My fascination for stories about Daniel Boone and his famous trek through East Tennessee in 1760 have me constantly searching for new information about him. Recently, I found something in a 1918 “Wisconsin Magazine of History” that merits sharing with Press readers.
Mr. C. A. Rafter once donated a most interesting firearm, a flintlock Kentucky rifle of the kind used by hardy pioneers of the 18thcentury, to Wisconsin’s State Historical Museum.
According to historian Emory Hamilton, Long Hunters (aka Longhunters) were brave explorers and huntsman peculiar to Southwest Virginia. Most hunts originated on the Holston River in the vicinity of present day Chilhowie, but were comprised of hunters who lived on both the Clinch and Holston rivers.
These courageous souls were native landowners and residents who settled along the banks of the two rivers. Later when pioneer settlers moved toward the extreme frontier, Long Hunters had long since preceded them. They endured rigorous winters in rudimentary shelters with the ever-present dangers of Indians, sickness, hardships, exposure to the elements and accidents. Over time, the term became loosely used to describe any American explorer from that period.
The interesting fact about this firearm is the inscription carved on the stock, “Boons True Fren” (Boone’s True Friend). In another location on the weapon are the letters “D.B.” The stock contained a row of five grim notches, each representing the sending of a redskin to the “happy hunting grounds.” What little is known of the rifle came from a letter written by Mr. Rafter:
“Dr. Norcop or Count DuBois, as he used to be called, came to the mountains of Northeast Georgia years ago and built a rustic castle in which he lived very much by himself and collected relics. He was well educated, much traveled and altogether a very interesting character. The Boone rifle hung over his fireplace. It was my pleasure to call upon him whenever in his vicinity and upon one of these visits, I asked him to will the old rifle to me when he was through with it.
“Shortly after this, he brought it to me. He claimed that he purchased it from a Tennessee mountaineer about 40 years ago and that the marks now on it were then on it. The doctor is getting old now and I had a letter from him the other day in which he said, ‘My health if failing fast and I am about to take my great adventure.’ I expect to hear any day of his death.”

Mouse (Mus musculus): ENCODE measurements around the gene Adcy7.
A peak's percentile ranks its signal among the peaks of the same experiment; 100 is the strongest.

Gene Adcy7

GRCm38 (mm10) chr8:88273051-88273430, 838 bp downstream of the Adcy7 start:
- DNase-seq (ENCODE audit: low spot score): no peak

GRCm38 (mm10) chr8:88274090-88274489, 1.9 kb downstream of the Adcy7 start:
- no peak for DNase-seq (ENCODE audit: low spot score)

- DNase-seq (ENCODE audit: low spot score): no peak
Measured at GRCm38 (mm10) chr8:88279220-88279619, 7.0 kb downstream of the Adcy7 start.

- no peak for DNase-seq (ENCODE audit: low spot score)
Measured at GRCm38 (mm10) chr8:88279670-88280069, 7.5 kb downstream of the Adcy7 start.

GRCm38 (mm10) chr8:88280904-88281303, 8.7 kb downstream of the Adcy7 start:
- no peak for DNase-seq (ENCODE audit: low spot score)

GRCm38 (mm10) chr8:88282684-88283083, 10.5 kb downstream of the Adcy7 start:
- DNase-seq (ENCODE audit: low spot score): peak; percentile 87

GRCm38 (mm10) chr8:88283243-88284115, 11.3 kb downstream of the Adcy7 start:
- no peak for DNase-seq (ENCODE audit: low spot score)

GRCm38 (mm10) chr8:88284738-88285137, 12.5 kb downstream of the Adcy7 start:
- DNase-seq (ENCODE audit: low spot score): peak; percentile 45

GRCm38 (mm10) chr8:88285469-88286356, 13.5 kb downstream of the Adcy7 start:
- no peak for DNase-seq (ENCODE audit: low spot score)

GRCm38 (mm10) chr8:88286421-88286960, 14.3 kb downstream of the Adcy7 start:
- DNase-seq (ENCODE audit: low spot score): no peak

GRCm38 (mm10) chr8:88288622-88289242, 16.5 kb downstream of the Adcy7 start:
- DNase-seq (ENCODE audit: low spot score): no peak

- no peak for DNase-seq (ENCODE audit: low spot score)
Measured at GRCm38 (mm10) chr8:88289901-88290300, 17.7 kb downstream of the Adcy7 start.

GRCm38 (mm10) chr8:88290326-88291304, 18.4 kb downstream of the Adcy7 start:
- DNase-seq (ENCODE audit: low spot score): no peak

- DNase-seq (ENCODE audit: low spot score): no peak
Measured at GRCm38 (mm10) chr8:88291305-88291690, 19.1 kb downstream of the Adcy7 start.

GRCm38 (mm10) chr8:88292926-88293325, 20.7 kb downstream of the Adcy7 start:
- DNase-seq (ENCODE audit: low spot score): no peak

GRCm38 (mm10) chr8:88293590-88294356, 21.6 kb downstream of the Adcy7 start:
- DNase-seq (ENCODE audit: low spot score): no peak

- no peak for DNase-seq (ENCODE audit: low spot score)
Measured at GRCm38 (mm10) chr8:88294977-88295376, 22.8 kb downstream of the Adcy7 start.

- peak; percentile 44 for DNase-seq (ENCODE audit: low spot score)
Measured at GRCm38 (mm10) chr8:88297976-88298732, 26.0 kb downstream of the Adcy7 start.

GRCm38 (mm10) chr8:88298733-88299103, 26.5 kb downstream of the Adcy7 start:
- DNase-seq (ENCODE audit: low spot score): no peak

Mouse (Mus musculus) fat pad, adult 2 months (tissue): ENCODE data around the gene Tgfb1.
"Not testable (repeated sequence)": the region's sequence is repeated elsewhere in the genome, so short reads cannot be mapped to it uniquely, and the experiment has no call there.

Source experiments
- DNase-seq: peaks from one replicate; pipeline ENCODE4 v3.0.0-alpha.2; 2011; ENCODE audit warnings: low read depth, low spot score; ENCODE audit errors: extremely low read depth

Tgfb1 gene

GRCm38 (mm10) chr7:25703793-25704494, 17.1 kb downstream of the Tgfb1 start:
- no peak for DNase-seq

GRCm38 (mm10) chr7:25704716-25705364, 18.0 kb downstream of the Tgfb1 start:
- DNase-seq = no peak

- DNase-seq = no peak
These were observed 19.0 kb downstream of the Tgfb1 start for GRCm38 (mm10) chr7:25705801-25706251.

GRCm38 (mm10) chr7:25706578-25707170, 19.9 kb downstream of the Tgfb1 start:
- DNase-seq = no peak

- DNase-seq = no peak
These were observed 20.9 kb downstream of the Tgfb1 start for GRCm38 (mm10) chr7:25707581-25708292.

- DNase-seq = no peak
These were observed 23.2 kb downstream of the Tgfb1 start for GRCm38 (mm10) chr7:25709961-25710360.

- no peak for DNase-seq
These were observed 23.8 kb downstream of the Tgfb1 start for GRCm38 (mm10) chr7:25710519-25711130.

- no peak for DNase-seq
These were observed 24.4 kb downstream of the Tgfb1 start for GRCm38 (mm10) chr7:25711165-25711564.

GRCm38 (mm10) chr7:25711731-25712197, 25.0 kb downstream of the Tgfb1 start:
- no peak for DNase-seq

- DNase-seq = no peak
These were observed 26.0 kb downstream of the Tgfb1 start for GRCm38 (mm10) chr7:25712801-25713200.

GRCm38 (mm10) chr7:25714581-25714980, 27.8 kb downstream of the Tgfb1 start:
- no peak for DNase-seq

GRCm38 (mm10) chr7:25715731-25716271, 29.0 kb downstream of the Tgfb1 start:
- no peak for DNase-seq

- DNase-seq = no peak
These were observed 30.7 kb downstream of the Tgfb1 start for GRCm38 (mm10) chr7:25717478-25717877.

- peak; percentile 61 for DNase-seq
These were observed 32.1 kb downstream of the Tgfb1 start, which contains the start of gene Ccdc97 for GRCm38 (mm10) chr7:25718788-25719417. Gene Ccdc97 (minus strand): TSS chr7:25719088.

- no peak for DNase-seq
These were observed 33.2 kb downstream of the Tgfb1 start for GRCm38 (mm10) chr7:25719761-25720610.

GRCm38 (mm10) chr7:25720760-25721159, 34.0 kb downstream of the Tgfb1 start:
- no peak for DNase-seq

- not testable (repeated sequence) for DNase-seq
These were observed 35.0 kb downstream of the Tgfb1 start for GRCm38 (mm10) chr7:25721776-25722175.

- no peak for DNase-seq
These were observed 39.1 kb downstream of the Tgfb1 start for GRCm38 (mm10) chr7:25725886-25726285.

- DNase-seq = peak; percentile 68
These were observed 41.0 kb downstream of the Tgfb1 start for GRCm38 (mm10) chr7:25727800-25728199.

Within a few days after writing the letter, Mr. Rafter suddenly and unexpectedly perished in a fire, thus preceding his aged friend in embarking on the “great adventure.”
Additional details on the old gun were afforded by a letter written to the Society by the superintendent of schools of Johnson City, Tennessee. No name was provided. “It was within a few miles of Johnson City,” he writes, “that Daniel Boone killed a bear in the year 1760. The tree stood till two years ago. Older people recall the distinct words: ‘D. Boon cillED a Bar on tree in year 1760.’ A marker has been placed there. It is quite evident that it was the same rifle that you have that Daniel Boone used in killing the bear and we would like very much to have a good distinct picture of the gun showing the words and notches supposed to represent number of Indians killed.”
The Society concluded: “We do not think the evidence is conclusive that “D. Boon cillED a Bar” in 1760 with the gun now in our possession, although it is not at all improbable that such is the fact. At any rate, the gun is a highly interesting weapon and one can hardly look upon it without having the imagination stirred by pictures of far-away scenes through which it must have passed.”